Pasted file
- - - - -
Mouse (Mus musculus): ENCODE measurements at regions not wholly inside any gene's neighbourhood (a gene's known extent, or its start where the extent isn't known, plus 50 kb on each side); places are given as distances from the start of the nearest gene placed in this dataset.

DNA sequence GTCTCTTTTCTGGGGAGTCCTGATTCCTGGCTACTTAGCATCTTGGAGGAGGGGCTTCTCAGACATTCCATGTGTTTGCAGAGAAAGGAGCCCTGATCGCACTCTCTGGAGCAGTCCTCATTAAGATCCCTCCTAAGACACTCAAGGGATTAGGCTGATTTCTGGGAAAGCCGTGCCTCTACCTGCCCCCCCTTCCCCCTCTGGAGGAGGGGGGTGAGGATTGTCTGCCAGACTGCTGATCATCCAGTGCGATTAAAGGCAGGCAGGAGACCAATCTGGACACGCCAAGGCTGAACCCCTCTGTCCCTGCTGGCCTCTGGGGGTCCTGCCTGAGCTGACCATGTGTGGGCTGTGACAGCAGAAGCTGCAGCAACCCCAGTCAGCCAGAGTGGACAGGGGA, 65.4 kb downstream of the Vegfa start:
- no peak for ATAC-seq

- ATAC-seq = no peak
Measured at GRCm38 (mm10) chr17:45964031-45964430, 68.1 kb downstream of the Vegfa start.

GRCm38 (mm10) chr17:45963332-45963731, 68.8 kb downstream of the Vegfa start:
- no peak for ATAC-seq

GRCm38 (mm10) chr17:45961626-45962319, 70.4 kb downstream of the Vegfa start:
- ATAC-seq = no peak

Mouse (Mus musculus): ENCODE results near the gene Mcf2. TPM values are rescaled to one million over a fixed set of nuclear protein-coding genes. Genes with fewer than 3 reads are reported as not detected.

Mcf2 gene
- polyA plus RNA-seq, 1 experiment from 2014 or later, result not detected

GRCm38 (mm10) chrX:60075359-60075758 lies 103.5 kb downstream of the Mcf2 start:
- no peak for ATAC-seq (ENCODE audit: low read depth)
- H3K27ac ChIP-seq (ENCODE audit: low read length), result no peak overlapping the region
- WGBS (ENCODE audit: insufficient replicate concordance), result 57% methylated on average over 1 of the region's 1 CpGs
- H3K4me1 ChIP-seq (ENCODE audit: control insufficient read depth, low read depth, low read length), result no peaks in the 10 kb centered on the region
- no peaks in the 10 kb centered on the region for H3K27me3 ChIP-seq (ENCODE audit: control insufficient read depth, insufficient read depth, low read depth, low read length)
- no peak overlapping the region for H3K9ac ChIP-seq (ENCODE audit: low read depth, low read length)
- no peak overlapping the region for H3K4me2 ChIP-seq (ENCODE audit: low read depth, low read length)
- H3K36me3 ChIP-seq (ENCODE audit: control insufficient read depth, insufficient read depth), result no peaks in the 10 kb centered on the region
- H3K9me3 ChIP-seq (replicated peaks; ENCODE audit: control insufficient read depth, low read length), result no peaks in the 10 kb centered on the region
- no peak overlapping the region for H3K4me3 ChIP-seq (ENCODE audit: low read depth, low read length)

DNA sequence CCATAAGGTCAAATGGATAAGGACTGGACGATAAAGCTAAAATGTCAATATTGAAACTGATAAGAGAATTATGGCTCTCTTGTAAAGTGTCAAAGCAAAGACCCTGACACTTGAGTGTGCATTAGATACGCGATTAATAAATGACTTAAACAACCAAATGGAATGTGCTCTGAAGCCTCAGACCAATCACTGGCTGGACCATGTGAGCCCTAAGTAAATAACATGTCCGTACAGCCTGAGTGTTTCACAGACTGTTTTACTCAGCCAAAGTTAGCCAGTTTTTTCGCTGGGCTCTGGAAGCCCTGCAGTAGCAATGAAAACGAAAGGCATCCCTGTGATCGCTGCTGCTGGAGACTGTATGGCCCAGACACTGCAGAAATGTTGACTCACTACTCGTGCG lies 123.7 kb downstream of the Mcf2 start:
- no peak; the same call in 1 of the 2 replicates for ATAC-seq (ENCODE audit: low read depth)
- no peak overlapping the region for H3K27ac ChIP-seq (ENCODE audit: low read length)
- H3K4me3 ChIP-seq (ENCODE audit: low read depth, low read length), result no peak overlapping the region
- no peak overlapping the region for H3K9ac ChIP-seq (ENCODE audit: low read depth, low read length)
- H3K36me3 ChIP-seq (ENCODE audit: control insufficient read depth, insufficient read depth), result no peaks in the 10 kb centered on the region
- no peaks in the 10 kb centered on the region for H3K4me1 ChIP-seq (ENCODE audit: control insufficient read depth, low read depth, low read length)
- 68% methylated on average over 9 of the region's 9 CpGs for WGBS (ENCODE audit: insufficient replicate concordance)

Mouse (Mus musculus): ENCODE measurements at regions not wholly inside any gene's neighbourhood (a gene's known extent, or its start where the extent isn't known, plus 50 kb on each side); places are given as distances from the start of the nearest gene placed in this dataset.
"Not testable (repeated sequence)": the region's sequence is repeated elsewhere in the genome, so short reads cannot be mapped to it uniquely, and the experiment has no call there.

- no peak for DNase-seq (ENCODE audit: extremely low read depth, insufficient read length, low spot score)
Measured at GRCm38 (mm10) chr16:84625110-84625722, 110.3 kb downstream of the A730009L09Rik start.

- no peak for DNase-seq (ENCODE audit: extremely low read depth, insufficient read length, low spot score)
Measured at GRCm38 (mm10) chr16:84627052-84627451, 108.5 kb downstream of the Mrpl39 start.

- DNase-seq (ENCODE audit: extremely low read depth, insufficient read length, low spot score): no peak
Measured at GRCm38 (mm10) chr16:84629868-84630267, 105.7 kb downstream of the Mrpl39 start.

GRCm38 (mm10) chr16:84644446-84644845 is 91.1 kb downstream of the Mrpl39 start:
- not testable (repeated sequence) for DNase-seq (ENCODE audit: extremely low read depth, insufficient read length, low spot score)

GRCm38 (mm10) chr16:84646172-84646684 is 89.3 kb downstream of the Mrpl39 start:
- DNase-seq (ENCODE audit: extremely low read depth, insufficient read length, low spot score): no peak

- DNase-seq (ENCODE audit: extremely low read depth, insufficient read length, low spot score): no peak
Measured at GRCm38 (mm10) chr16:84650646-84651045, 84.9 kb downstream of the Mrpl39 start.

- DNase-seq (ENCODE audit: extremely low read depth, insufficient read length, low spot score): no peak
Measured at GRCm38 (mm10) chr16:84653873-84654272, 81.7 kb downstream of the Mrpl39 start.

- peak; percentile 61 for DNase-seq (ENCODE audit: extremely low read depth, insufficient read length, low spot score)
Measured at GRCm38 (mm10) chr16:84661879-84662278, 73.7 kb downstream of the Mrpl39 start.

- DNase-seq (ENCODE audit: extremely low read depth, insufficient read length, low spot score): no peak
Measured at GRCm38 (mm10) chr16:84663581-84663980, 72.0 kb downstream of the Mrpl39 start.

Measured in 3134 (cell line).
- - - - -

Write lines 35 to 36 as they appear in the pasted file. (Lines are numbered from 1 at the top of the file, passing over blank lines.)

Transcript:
Measured at GRCm38 (mm10) chr16:84625110-84625722, 110.3 kb downstream of the A730009L09Rik start.

- no peak for DNase-seq (ENCODE audit: extremely low read depth, insufficient read length, low spot score)